Defendant’s computer search release condition had no rational relationship to the crime. He was not a sex offender and there was no computer link to his crimes. United States v. Morgan, 2021 U.S. App. LEXIS 2972 (7th Cir. Feb. 3, … Continue reading
OH2: The fact a SW had a laundry list of 182 things to search for and seize isn’t fatal where def doesn’t show what was overseized
The search warrant here was for illegal fireworks and listed 182 items to be seized, including fireworks. “Johnson also contends the warrant is invalid because it authorized the seizure of a boilerplate list of 182 items, all or most of … Continue reading
A search warrant for a blood sample implicitly includes testing it. Davis v. State, 2020 Tex. App. LEXIS 5990 (Tex. App. – Houston (1st Dist.) July 30, 2020). Probable cause existed for seizure of five years of defendant’s Gmail account. … Continue reading
On this record, the second Tasing of plaintiff could be found unreasonable for lack of resistance, which the jury did. Jones v. Treubig, 2020 U.S. App. LEXIS 19883 (2d Cir. June 26, 2020). The search under defendant’s consent for “firearms/evidence” … Continue reading
M.D.Fla.: Exclusionary rule applies to overseizure of tracking information, but blanket suppression not required
There was probable cause for issuance of historical cell phone tracking information and connecting defendant to the phone. The affidavit, however, only sought information for one day, but the warrant covered seven days. The overseizure is suppressed because the exclusionary … Continue reading
CA6: Ptf stated claim for unreasonable continued detention after state’s case collapsed when forensic search of computer came up negative
Plaintiff was arrested for child pornography when officers executed a search warrant at his house based on a video uploaded via the IP address and router in the house. There was probable cause for the arrest, but not for the … Continue reading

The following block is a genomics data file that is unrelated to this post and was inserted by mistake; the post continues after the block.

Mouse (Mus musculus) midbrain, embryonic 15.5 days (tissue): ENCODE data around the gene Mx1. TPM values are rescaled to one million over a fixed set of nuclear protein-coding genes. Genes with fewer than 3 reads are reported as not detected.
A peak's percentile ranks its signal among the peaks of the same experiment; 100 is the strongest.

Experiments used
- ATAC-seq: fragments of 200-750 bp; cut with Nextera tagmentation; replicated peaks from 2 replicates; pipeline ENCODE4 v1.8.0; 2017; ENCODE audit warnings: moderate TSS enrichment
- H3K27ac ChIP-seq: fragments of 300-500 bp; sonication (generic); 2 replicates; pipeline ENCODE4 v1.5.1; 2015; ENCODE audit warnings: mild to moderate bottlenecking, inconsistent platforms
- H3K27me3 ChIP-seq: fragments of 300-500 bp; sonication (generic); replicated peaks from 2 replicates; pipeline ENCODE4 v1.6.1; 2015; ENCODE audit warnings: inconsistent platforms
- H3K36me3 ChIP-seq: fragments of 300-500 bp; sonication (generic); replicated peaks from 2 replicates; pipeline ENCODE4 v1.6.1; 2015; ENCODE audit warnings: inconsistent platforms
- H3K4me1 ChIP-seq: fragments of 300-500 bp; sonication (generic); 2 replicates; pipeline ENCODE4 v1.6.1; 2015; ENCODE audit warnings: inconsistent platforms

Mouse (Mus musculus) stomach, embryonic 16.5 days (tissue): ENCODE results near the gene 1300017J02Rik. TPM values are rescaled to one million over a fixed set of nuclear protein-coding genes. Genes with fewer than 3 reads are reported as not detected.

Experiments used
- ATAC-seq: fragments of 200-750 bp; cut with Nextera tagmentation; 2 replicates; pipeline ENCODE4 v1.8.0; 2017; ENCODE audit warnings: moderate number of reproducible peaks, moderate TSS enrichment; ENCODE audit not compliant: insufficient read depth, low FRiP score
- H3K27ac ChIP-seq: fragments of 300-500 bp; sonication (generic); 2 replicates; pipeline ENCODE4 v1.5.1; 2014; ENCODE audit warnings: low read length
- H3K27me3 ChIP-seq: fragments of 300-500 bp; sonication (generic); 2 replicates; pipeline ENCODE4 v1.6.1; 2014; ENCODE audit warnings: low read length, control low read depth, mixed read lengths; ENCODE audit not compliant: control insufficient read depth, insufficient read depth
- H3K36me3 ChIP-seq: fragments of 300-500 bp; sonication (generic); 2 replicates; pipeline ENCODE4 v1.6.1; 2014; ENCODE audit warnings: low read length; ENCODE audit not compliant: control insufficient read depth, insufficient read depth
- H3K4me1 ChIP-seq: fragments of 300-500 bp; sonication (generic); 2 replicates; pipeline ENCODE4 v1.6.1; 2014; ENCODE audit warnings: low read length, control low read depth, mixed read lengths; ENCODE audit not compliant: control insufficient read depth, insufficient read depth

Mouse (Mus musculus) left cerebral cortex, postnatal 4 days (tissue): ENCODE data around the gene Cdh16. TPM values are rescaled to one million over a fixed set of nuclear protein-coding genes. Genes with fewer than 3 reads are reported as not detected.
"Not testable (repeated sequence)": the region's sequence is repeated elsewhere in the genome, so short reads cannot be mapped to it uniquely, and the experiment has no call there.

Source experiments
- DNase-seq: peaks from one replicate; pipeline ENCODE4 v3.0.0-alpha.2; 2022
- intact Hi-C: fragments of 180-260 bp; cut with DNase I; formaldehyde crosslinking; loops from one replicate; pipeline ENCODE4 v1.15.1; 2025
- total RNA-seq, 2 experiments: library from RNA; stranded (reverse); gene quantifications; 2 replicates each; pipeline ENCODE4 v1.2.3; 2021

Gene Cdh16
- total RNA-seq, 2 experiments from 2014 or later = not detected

Defendant did not show that all the documents seized were attorney-client privileged for purposes of litigation. Some were. However, dismissal is not the appropriate remedy, despite the fact privileged information made it into the media from the arrest warrant materials. … Continue reading
This search warrant was issued in a SSA fraud case alleging a decade of false claims. The search warrant was sufficiently particular and not overbroad. The fact the period of the alleged offense was through January 2014 did not prohibit … Continue reading
Defendant’s motion to suppress was previously denied, but she was allowed to specify what documents were overseized. “[T]he court will consider a motion to suppress specific documents or other evidence based on proof that such items were seized and that … Continue reading
CA1: Alleged overseizure of email under SW would only require partial suppression; def doesn’t identify that which was overseized
Defendant’s motion to suppress electronic data acquired by a Rule 41(e)(2)(B) search warrant on his email account was properly denied. Based on the absence of a time limit in the warrant, it was not unreasonable to interpret the warrant to … Continue reading
MT: Overseizure of contents of cell phone didn’t prejudice def where the overseized information was not offered at trial
Defendant argued that the search of his cell phone violated the Fourth Amendment because more was seized than the warrant allowed. Since none of the excess was offered by the state, he wasn’t prejudiced, and the over seizure didn’t void … Continue reading
The government seized 1.3M documents, and 21 apparently were privileged. This doesn’t show that the government was willful disregarding the warrant or the need to protect privileged materials. His iPhone and laptop were properly seized by plain view then subjected … Continue reading
The officer who had defendant’s cell phone asked her to unlock it. She entered the passcode without sharing it or him seeing her do it. It wasn’t a communicative act. It’s like providing a key. Her motion to suppress the … Continue reading
S.D.W.Va.: Computer SW for drugs led to healthcare fraud evidence; second SW needed; exclusionary rule should apply to deter
The government had a search warrant of ESI for drugs. When the search warrant was executed, they found evidence of healthcare billing fraud. A second search warrant was required, citing the government’s own search manual [noted and linked on the … Continue reading